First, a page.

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Bellaire Audit Confirms Former Utility Clerk’s Theft
Columbus – More than $18,000 in utility payments went into the pockets of the Village of Bellaire’s (Belmont County) former utility clerk, as confirmed in an audit of the village released today by Auditor of State Dave Yost.
“As former Governor and State Auditor James Rhodes once said, ‘Don’t lie to the people and keep your hands out of the till’,” Auditor Yost said. “Thanks to the good work of local law enforcement and my staff, Flaherty is doing the time for her crimes against taxpayers.”
Former Utility Clerk Lisa Flaherty was responsible for collecting and posting utility payments and preparing deposits to the village’s utility bank account. During the course of the village’s financial audit, auditors from the firm Rea & Associates found that some utility collection bank deposits did not match the amounts posted to the department’s computer system. Further work by the firm determined that $18,125 in collections were not deposited in the village’s utility bank account.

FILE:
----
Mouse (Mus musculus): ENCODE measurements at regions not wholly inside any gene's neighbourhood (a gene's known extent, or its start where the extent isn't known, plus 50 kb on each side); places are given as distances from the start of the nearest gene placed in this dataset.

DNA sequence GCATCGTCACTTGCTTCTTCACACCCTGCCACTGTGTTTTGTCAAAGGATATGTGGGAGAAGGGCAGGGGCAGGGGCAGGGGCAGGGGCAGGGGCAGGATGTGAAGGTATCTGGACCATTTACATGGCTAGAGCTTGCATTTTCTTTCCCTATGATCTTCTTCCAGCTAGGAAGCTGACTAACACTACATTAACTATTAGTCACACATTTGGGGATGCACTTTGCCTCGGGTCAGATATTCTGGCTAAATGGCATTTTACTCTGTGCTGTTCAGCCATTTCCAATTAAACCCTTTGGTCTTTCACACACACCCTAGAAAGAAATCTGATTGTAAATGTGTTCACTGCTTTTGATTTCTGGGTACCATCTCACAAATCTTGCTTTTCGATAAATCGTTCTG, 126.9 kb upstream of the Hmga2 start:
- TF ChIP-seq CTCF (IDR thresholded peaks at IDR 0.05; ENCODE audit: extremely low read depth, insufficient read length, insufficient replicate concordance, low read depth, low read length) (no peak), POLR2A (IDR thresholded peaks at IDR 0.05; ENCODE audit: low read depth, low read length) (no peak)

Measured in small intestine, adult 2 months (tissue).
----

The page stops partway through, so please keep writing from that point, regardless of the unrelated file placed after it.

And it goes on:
Auditors found 87 instances of shortages in customer accounts – 61 shortages totaling $10,835 in 2011 and 26 shortages totaling $7,290 in 2012. Of these amounts, a total of $333 were posted to Flaherty’s personal utility account.
A finding for recovery in the total amount of $18,125 was issued against Flaherty. In conjunction with Belmont County Prosecutor Christopher Berhalter and Bellaire Police Chief Mike Kovalyk, the Auditor of State’s office conducted a formal investigation. Flaherty failed to report to work on April 7, 2012, the day after the Auditor of State’s office was notified of the missing funds.
On May 24, 2012, the Auditor of State’s office sent two officers from the Special Investigations Unit to Binghamton, New York and they worked with local law enforcement to apprehend Flaherty. She faced three charges: 1) a third degree felony of tampering with evidence; 2) a third degree felony of theft in office; and 3) a forth degree felony of tampering with records. On November 19, 2012, she was sentenced to 18 months in jail. In addition, Flaherty’s OPERS account was frozen, and the funds will be used to pay a large portion of the findings.
A full copy of this audit may be accessed online.
The Auditor of State’s office, one of five independently elected statewide offices in Ohio, is responsible for auditing more than 5,600 state and local government agencies. Under the direction of Auditor Dave Yost, the office also provides financial services to local governments, investigates and prevents fraud in public agencies and promotes transparency in government.